With the dramatic increase in the number of RVs being manufactured in response to soaring demand, warranty issues have substantially increased. Some RV buyers are experiencing frustrating, protracted wait times for their RVs to get fixed. The lemon laws are complex and marked by time elements and the whole “number of repair attempts” matrix. Consequently, there are law firms that have established a practice specialty in RV lemon law, such as the Burdge Law Office. The firm’s website addresses the specifics of lemon law, RV recall and defect information, and representation for aggrieved RV buyers.

##RVT1025

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Drew
1 month ago

This issue is becoming so big that it should really be taught as a subject in organizations like Escapees, FMCA, and others. As is always the case- an ounce of prevention is worth a pound of cure. RV inspections by professionals should be as commonly performed as marine surveys are for large boats. In addition- the fallout from making a poor rv buying decision is so much worse than just doing your research ahead of time that you wonder why it’s done so often.

Edward
1 month ago

You people are chasing a dream and all I read about are the nightmares. Why not forget about buying an rv and stay in hotels and motels. The price of gas/diesel will only go up. RV quality is horrendous. You have to buy so many extra expensive accessories such as tire pressure monitors. The corporations are buying up the campgrounds. It’s going to cost you over $75 a night. Camping used to be a less expensive alternative, now forget it. When a lawyer has to specialize in rv lemon laws and then informs his clients that his fees will be $50K+ you know there is a problem. Can anyone explain why you would buy an rv when your chances of having a lot of problems are greater than 50%?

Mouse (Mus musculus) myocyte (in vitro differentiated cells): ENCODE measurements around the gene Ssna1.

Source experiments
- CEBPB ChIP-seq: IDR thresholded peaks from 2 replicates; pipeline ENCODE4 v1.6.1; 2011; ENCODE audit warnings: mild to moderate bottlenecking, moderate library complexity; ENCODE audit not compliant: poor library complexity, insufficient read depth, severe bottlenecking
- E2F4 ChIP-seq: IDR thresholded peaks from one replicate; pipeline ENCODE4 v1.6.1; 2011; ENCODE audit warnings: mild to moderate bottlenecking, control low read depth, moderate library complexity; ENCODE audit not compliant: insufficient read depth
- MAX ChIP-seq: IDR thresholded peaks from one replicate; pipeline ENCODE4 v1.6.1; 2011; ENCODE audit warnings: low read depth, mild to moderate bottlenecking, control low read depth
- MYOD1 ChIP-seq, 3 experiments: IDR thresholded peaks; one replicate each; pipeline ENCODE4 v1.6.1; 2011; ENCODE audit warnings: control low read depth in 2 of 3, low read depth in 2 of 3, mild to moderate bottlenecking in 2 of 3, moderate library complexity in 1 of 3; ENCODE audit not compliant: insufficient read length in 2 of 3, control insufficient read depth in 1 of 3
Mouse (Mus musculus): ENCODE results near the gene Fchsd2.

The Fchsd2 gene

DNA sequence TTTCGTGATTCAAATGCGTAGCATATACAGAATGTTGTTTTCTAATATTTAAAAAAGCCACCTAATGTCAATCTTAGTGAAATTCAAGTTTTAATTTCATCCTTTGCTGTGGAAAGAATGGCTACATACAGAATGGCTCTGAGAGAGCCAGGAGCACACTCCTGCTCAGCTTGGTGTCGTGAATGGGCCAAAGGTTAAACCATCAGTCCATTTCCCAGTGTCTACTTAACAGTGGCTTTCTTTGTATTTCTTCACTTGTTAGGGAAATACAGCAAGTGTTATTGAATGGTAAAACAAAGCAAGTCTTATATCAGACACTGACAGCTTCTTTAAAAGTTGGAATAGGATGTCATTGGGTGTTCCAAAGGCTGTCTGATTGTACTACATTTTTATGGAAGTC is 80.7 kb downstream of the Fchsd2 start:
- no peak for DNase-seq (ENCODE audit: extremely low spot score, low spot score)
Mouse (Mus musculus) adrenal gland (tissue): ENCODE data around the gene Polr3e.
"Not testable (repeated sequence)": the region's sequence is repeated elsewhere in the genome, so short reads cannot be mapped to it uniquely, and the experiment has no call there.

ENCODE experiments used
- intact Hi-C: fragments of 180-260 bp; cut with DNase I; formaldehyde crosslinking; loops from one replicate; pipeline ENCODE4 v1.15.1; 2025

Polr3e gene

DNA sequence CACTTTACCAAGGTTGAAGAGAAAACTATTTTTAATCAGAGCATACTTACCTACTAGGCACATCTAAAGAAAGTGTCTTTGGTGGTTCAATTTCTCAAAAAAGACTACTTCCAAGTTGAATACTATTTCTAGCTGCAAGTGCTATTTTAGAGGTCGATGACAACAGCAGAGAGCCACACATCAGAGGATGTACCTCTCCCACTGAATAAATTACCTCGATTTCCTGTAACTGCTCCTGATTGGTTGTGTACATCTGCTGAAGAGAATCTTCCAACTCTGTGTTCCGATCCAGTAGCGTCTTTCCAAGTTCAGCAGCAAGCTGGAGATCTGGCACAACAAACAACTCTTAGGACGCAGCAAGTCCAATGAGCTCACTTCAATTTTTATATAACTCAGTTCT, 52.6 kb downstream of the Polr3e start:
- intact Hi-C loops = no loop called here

Linda
1 month ago
Reply to  Edward

I don’t consider my chances of problems to be greater than 50%. We have purchased three new motor homes models – 2013, 2017 and 2019. The 2013 had a few issues that were immediately addressed by the manufacturer. The next two have had very few normal wear and tear items. What you hear are the horror stories…for each one of those there are probably 100’s of happy RV owners. We just don’t write letters to newsletters because we’re too busy enjoying our coaches.

Tommy Molnar
1 month ago

To Donna and Martin, all I can say is WOW!

Donna B.
1 month ago

In 2004 we purchased a Forest River Sandpiper 5th wheel. It went back to the factory 3 times for repairs. The 4th time we removed everything and took it ourselves. When we picked it back up we ran a slide out to put some things away. A shear pin snapped, the slide pivoted and wiped out the side of the pantry. This was Good Friday 2005. We refused to take it and went back to Missouri. On Monday we got a call that it was ready to be picked up. We told them we didn’t want it back and cited Magnusson Moss. FR not only built us a new 2006 unit, they added all options and paid our expenses including highway tolls, fuel & hotel.

Tom B
1 month ago

Your state lemon law may only include vehicles with an engine (no trailers). Also, your state law may exclude out-of-state purchases.

Martin
1 month ago

We experienced one of the most egregious defective RVs we ever heard about. Our “high end” motorhome had so many problems it was in repair facilities for 54 weeks out of the first 36 months. It was even back at the factory on the west coast for eight weeks. The company flew out a technician for a week just to work on problems. We went through three head customer relation managers during those three years. We contacted a lawyer in Oregon whose only clients at the time were RV owners of our same brand who were in legal challenges. The only reason we didn’t continue the path of litigation was the fact that our attorney, who said we’d likely win our case, was that the company would likely string out the case two to three years, and our legal fees could run as high as $60,000-$70,000, with no assurances that the court would require the manufacturer to pay our legal fees.The company filed for bankruptcy in the early 2010’s. They eventually reemerged a few years later, to die again.